James Webb Space Telescope’s MIRI instrument captures an incredible, sharp photo of Large Magellanic Cloud


posted Wednesday, May 11, 2022 at 6:00 AM EDT


Just a couple of weeks after NASA announced that its $10B James Webb Space Telescope was fully aligned, NASA has shared a closer look at an image captured by Webb's Mid-Infrared Instrument, also known as MIRI. While Webb's instruments are still going through setup and testing, and full scientific operations aren't expected to begin until this summer, the test shot shows the incredible potential of Webb to provide clearer, more detailed views of deep space and further our understanding of galaxies, stars and our entire universe.

The Mid-Infrared Instrument (MIRI) covers the wavelength range of 5 to 28 microns. It sees wavelengths well beyond the visible spectrum, allowing it to resolve additional details in space. NASA writes that MIRI's "sensitive detectors will allow it to see the redshifted light of distant galaxies, newly forming stars, and faintly visible comets as well as objects in the Kuiper Belt. MIRI's camera will provide wide-field, broadband imaging that will continue the breathtaking astrophotography that has made Hubble so universally admired."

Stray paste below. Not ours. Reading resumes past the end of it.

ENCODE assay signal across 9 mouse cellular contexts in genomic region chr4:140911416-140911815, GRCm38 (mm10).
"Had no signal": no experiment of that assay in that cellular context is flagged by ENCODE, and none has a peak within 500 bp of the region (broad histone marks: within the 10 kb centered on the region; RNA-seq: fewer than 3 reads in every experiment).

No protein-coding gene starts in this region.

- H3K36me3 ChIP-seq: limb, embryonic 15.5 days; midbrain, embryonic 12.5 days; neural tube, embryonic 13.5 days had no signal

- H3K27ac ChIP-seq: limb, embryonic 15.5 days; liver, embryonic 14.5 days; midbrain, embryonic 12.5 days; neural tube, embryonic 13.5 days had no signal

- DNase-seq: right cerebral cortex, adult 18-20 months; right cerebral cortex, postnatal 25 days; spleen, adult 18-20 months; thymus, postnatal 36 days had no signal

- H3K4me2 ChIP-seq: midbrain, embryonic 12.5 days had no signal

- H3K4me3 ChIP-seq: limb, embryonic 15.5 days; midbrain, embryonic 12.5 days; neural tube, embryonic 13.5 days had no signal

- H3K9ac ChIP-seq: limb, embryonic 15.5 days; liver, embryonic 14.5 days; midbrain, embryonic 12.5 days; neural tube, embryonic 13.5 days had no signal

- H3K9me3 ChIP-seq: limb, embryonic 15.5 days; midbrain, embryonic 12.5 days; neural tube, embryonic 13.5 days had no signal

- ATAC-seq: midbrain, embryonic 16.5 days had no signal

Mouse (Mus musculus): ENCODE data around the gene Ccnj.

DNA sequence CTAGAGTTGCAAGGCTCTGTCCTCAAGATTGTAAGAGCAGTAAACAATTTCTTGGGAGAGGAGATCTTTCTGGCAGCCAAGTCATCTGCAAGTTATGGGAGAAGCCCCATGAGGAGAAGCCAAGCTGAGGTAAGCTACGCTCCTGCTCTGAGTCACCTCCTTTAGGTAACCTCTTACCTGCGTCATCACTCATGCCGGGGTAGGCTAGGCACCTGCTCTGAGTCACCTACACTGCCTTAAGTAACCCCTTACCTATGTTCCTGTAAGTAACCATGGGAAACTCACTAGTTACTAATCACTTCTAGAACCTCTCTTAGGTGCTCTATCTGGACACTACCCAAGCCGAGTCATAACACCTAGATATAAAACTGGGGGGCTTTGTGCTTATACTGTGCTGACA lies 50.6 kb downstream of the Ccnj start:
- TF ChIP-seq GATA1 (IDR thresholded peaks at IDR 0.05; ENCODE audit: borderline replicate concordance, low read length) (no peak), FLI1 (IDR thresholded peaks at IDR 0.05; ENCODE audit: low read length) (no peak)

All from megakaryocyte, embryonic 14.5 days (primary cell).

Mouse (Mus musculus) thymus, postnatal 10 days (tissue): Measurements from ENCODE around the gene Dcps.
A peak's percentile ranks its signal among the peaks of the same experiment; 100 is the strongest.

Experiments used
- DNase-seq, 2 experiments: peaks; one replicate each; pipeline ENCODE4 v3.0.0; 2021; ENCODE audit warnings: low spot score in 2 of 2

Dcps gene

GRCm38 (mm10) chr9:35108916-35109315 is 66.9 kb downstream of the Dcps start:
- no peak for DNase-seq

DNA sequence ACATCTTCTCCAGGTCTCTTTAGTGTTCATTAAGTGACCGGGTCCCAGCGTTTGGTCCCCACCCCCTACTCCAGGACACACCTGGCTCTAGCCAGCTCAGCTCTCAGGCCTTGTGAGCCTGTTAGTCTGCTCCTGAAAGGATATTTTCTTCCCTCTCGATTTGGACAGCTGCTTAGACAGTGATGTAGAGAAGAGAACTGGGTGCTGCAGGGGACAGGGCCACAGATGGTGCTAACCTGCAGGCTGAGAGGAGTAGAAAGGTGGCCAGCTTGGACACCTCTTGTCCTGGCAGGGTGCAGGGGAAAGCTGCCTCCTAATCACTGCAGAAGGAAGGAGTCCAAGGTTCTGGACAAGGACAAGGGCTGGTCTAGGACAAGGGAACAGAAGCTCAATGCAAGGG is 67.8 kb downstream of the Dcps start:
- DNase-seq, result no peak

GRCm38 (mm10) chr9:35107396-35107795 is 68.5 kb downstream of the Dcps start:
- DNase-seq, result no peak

MIRI photographed part of the Large Magellanic Cloud at 7.7 microns. NASA's retired Spitzer Space Telescope's Infrared Array Camera also captured an image of the same test target at 8.0 microns. It's incredible to see the difference between the two images.

Credit: NASA/JPL-Caltech (left), NASA/ESA/CSA/STScI (right)

NASA writes that Spitzer "was one of NASA's Great Observatories and was the first to provide high-resolution photos of the near- and mid-infrared universe." Thanks to Webb's much larger primary mirror and improved detectors, we can see infrared space with much greater clarity, which will provide the opportunity for many discoveries.

NASA continues, "Webb's MIRI image shows the interstellar gas in unprecedented detail. Here, you can see the emission from 'polycyclic aromatic hydrocarbons,' or molecules of carbon and hydrogen that play an important role in the thermal balance and chemistry of interstellar gas. When Webb is ready to begin science observations, studies such as these with MIRI will help give astronomers new insights into the birth of stars and protoplanetary systems."

There's no doubt that there'll be many more incredible images when the James Webb Space Telescope commences scientific observations this summer.